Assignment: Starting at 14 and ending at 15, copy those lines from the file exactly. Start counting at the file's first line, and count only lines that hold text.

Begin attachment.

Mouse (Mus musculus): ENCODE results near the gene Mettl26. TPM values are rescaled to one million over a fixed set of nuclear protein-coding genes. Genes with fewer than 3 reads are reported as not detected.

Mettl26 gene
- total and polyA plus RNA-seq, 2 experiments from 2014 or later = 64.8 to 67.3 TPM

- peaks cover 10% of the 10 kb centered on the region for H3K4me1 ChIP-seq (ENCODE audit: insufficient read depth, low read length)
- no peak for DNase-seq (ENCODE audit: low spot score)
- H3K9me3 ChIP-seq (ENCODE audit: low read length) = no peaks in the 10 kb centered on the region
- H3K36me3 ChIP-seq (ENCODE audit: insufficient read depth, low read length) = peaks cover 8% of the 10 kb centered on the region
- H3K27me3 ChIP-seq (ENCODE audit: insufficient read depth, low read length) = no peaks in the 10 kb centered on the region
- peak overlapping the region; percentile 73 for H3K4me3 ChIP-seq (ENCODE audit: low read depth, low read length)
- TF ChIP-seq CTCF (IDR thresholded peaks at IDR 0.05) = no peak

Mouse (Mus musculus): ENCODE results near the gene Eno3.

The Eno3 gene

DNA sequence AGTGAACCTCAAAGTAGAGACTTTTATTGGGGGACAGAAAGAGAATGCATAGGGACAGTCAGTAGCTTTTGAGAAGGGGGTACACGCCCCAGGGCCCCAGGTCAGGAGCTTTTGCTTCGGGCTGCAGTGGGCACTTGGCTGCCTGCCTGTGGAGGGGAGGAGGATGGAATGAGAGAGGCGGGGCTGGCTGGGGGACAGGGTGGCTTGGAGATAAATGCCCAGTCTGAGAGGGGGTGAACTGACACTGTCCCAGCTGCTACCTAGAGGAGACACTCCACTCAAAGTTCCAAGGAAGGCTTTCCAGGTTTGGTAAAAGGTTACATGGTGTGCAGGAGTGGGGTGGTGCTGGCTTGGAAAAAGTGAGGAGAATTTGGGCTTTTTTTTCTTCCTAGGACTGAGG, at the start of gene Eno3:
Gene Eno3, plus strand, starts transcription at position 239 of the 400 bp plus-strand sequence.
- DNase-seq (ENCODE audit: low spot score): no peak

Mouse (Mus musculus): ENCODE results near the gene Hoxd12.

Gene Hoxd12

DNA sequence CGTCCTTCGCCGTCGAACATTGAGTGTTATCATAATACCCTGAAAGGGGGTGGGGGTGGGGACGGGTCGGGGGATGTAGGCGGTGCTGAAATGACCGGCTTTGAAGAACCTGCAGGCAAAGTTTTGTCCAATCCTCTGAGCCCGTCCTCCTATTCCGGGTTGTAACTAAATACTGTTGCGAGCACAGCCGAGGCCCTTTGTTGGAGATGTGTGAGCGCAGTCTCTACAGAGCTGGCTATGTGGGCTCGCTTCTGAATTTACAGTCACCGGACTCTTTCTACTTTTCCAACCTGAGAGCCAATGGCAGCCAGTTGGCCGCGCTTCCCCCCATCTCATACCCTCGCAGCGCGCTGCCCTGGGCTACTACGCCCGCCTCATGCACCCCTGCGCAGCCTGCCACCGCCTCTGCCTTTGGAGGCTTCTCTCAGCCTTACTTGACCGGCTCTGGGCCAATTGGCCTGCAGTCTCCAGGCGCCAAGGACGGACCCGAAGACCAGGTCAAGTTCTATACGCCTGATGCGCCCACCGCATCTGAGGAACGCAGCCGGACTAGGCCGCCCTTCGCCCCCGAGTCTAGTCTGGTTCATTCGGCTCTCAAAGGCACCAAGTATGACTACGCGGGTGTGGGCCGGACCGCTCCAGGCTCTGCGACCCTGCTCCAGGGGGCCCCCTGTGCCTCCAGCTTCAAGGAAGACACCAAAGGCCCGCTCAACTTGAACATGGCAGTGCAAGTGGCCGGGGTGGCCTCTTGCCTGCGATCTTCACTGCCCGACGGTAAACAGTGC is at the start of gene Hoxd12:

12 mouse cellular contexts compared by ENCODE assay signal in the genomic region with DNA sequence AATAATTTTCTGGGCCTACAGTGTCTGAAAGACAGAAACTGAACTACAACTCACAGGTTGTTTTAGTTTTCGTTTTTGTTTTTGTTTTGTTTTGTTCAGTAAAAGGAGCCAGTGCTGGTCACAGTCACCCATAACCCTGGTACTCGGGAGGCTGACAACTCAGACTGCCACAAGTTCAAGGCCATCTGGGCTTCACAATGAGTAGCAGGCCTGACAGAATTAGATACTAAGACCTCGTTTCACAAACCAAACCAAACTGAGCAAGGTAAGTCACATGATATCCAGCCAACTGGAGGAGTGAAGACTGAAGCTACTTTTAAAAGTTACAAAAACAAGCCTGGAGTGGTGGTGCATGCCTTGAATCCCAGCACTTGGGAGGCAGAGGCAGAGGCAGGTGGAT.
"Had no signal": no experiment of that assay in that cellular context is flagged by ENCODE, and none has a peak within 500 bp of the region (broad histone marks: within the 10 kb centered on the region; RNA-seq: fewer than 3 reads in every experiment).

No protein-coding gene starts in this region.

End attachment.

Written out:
Gene Eno3, plus strand, starts transcription at position 239 of the 400 bp plus-strand sequence.
- DNase-seq (ENCODE audit: low spot score): no peak